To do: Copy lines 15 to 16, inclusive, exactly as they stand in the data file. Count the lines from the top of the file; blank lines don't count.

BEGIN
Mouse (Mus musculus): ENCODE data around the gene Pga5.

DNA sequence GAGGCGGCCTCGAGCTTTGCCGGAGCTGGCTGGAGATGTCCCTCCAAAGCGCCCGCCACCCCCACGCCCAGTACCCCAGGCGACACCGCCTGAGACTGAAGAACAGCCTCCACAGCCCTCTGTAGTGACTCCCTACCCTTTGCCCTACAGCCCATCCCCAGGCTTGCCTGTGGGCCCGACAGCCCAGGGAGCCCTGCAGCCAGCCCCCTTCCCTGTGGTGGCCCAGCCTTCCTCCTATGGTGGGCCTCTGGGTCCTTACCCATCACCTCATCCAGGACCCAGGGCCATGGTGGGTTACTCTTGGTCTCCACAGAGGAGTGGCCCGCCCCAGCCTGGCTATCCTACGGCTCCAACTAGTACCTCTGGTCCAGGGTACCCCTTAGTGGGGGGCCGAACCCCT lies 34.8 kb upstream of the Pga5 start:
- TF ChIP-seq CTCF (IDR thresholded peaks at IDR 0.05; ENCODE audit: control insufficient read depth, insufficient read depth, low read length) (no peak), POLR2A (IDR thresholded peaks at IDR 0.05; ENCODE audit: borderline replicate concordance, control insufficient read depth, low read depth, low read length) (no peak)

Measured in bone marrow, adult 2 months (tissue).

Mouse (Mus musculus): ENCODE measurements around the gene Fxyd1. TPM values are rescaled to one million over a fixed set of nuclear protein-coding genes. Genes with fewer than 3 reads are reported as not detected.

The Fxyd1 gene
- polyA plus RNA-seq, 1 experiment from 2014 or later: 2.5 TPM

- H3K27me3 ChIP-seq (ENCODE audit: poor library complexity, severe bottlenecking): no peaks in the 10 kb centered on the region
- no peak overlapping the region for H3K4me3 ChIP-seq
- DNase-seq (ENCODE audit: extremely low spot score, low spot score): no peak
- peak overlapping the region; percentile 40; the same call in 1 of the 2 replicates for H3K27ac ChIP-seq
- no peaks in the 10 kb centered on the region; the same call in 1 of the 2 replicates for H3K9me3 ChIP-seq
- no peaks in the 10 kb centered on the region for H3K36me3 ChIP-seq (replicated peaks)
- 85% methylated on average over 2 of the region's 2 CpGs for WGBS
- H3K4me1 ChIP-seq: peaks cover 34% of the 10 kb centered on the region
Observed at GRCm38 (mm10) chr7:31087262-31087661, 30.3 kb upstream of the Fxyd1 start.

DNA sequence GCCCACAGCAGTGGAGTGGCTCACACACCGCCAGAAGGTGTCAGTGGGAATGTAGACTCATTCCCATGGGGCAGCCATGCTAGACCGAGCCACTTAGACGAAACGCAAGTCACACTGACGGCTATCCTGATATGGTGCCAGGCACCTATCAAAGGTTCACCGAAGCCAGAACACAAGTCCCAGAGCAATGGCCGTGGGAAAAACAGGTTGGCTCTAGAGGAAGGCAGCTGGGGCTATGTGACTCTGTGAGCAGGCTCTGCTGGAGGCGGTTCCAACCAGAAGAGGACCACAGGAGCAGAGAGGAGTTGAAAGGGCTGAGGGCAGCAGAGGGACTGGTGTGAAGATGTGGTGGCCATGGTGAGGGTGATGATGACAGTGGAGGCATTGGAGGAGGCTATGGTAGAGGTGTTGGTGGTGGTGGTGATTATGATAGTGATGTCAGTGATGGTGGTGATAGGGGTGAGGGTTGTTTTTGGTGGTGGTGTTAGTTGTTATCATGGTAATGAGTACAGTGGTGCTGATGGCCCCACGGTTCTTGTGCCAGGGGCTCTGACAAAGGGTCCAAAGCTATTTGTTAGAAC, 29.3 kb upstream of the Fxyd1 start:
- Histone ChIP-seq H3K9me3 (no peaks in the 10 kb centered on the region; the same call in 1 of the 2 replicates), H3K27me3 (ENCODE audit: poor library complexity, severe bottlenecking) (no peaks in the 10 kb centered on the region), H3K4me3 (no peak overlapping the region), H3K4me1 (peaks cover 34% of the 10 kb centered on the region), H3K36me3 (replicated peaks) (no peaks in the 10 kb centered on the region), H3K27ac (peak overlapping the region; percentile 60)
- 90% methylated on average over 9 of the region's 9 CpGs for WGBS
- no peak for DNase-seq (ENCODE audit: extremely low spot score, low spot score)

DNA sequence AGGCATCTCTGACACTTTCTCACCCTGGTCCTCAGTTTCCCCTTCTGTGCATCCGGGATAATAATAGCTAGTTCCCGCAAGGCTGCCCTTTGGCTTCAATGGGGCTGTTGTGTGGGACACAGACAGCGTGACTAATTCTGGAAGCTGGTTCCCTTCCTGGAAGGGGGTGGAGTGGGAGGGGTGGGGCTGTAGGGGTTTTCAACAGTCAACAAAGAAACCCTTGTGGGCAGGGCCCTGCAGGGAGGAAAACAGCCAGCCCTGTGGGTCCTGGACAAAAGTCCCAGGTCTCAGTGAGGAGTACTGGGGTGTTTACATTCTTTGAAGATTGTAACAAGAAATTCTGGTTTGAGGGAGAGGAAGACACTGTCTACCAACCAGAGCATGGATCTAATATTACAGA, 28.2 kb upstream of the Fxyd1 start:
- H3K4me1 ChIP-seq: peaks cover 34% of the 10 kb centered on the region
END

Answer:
- H3K4me1 ChIP-seq: peaks cover 34% of the 10 kb centered on the region
Observed at GRCm38 (mm10) chr7:31087262-31087661, 30.3 kb upstream of the Fxyd1 start.